Why You Shouldn’t Stick to Your Niche

Why You Shouldn't Stick to Your NicheWhen people out of the blue get in touch with me and offer a guest post, I usually approach the situation with skepticism. It’s like dating – don’t make a move for a home run when we haven’t even gotten to first base yet.

So I replied to FitJerk’s offer with the same skepticism, and then some. “I don’t GET why you want to guest post – my readers aren’t even your target market. You’re into athletics; we’re into business and writing. What’s in this for you?”

In short, I couldn’t figure out his angle, his game, and it bothered me. (Marketers, take note of my very normal reaction to being sold.)

What he came back with was interesting – and worth sharing. Enjoy.

Humans. We love our common sense, don’t we? It’s brought us far as a species. If something causes pain, we tend to avoid it. If something causes pleasure, we do more of it. So when it comes to business, it only makes sense to stick to a niche where you can dominate and completely rock, right?


This is only effective when you want to do one thing, and that’s selling. While selling itself is important to any business, it’s far better to have fans with money than customers who pay once and never come back.

You see, business is about people. I want to show you why it’s a good idea to step outside your niche and spread yourself around.

Being with like-minded individuals and talking about what you do with them and why it’s cool is… well, cool. But let me ask you something: Are all your friends, the people you talk to, and the peers you hang out with all sort of in the same circle as you?

Mine aren’t. I have friends that do a wide variety of things to make a living. Why is it that on the internet, people only want to congregate with their “niche” population? It’s very one-dimensional.

I even heard from a blogger the other day that he would never guest post on a blog unrelated to his own because it wouldn’t get him any traffic and that it was a waste of effort. What a twit. Anyone who follows that advice to a “T” seriously limits online connections and life beyond direct sales.

See, if you’re a writer, a blogger or an online business owner, you need to connect with the community. The online community. And you can’t connect with everyone in the online community if you limit yourself to one select group of people.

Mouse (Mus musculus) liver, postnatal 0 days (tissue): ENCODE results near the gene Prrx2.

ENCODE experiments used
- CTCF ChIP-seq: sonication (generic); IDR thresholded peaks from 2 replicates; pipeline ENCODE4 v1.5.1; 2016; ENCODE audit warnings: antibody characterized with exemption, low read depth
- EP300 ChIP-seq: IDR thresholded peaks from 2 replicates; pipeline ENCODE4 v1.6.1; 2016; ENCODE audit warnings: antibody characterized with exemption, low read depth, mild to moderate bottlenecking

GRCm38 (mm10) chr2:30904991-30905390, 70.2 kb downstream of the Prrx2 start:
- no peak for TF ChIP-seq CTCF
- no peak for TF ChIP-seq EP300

How to Step Outside Your Niche for Real Impact

Grab a piece of paper. Write down 3 or 4 other niches that interest you, or things that you’re passionate about but aren’t good enough to monetize. Maybe they’re just your hobbies and you find the subject matter interesting. Whatever.

Just come up with 3 or 4 niches that you actually give a damn about. That’s the important bit. For example, my niche interests are humor, tech, writing (clearly!) & marketing.

Then find 3 or 4 blogs for each of those niches. Stay branded as whoever you are! If you’re Dick the Cupcake Maker, then be that guy. Start leaving comments. Connect with the blog owners and other readers. Email the owners and offer to guest post or to do an interview. Get known. Start offering some value. Don’t worry about feeling out of place.

That’s exactly what I did. And the result is that I’m not only known in the fitness community, but I’m getting involved with the blogging & internet marketing community as well.

Now here’s where it gets really interesting… so pay attention.

When someone in those “extra” niches of mine has a fitness problem and he’s looking for a solution, who is the FIRST person he thinks of? ME! When his friend wants to lose some weight or pack on some muscle, who does this guy recommend? ME!

This is the power of seeding and connecting. When you leave a seed in people’s minds, they’ll remember you when the time comes because you’ve talked to them before. You’ve connected already. They trust you over all others in your dominant niche who scream a desperate plea for attention.


You’re Out of Your Niche – And Still Making The Sale

I’ve made countless sales from meeting people who weren’t actively searching to get in shape. When we connected and met, no one was interested in making the sale. We were hanging out, sharing mutual interests outside our main niche interests.

But later on they’d say, “Hey, you’re a fitness guy right? Wanna help me out?”. Had I not connected with this person previously and already been in front of their eyeballs, I would have never had the sale opportunity.

See how that works? You made a sale without having to sell. You were enjoying your interest. Hanging out. Having fun outside your niche.

One of the best benefits of spreading into other niches is how you’ll come up with out-of-the-box ideas on how to one-up the value you offer to your existing customers in your main niche. This makes you stand out more than your competition.

Look at me. I’ve found ways to incorporate software and technology into my fitness business. I’ve found ways to inject humor into technical fitness articles so readers don’t fall asleep. I’ve become a better writer and started my fitness blog. Now I can communicate my theories, tactics and workout routines with laser-like precision.

And I’m still making sales.

Diversifying into other niches has been invaluable to me, my business and my personal brand. If you want to stand out in this ridiculously competitive world where everyone tries to out-shout each other, you’d better start spreading your seed in other fields.

Go on. Connect with interesting people that might become your customers. Or someone else will.

Post by James Chartrand

James Chartrand is an expert copywriter and the owner of Men with Pens and Damn Fine Words, the game-changing writing course for business owners. She loves the color blue, her kids, Nike sneakers and ice skating.